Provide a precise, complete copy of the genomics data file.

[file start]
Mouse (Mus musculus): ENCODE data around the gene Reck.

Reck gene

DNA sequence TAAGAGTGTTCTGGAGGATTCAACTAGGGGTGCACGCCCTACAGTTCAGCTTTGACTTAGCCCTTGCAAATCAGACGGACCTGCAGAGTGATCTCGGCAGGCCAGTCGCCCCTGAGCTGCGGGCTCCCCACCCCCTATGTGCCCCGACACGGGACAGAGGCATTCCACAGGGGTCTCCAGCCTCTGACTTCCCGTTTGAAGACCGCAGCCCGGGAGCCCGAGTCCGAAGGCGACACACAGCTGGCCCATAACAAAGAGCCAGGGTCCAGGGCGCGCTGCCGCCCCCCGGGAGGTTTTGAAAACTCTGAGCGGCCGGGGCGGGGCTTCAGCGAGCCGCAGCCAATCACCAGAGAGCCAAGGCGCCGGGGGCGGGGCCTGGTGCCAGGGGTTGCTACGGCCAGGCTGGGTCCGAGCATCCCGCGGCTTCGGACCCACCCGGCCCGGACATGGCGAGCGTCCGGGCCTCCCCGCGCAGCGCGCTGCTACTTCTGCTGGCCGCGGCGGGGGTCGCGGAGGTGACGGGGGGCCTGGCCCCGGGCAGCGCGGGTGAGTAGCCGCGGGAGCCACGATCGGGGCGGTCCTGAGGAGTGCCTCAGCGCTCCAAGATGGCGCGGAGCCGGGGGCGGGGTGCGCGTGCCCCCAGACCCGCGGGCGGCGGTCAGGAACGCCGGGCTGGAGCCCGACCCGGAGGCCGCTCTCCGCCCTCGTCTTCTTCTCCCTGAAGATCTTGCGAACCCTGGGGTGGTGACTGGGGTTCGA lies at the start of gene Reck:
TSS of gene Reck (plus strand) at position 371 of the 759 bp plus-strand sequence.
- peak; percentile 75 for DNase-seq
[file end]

Mouse (Mus musculus): ENCODE data around the gene Reck.

Reck gene

DNA sequence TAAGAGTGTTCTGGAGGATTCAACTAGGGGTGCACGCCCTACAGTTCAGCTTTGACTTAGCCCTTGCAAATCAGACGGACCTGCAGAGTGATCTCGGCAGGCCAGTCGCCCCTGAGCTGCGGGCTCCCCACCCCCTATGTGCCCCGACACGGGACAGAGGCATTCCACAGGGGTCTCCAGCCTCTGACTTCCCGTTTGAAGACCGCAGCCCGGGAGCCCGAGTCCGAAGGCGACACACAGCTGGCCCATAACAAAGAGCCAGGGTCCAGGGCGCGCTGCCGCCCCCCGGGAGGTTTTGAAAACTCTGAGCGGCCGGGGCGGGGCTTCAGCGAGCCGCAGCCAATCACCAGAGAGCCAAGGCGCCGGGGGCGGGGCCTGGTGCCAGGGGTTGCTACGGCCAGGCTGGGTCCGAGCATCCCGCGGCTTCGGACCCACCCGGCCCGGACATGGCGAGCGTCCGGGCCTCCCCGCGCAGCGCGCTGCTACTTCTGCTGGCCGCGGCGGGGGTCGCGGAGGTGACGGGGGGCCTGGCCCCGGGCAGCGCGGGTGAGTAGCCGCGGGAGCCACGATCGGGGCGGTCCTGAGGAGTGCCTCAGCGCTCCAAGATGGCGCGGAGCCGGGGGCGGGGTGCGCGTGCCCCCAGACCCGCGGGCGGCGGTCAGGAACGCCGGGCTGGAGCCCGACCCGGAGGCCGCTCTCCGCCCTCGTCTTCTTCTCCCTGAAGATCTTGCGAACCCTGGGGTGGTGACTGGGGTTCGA lies at the start of gene Reck:
TSS of gene Reck (plus strand) at position 371 of the 759 bp plus-strand sequence.
- peak; percentile 75 for DNase-seq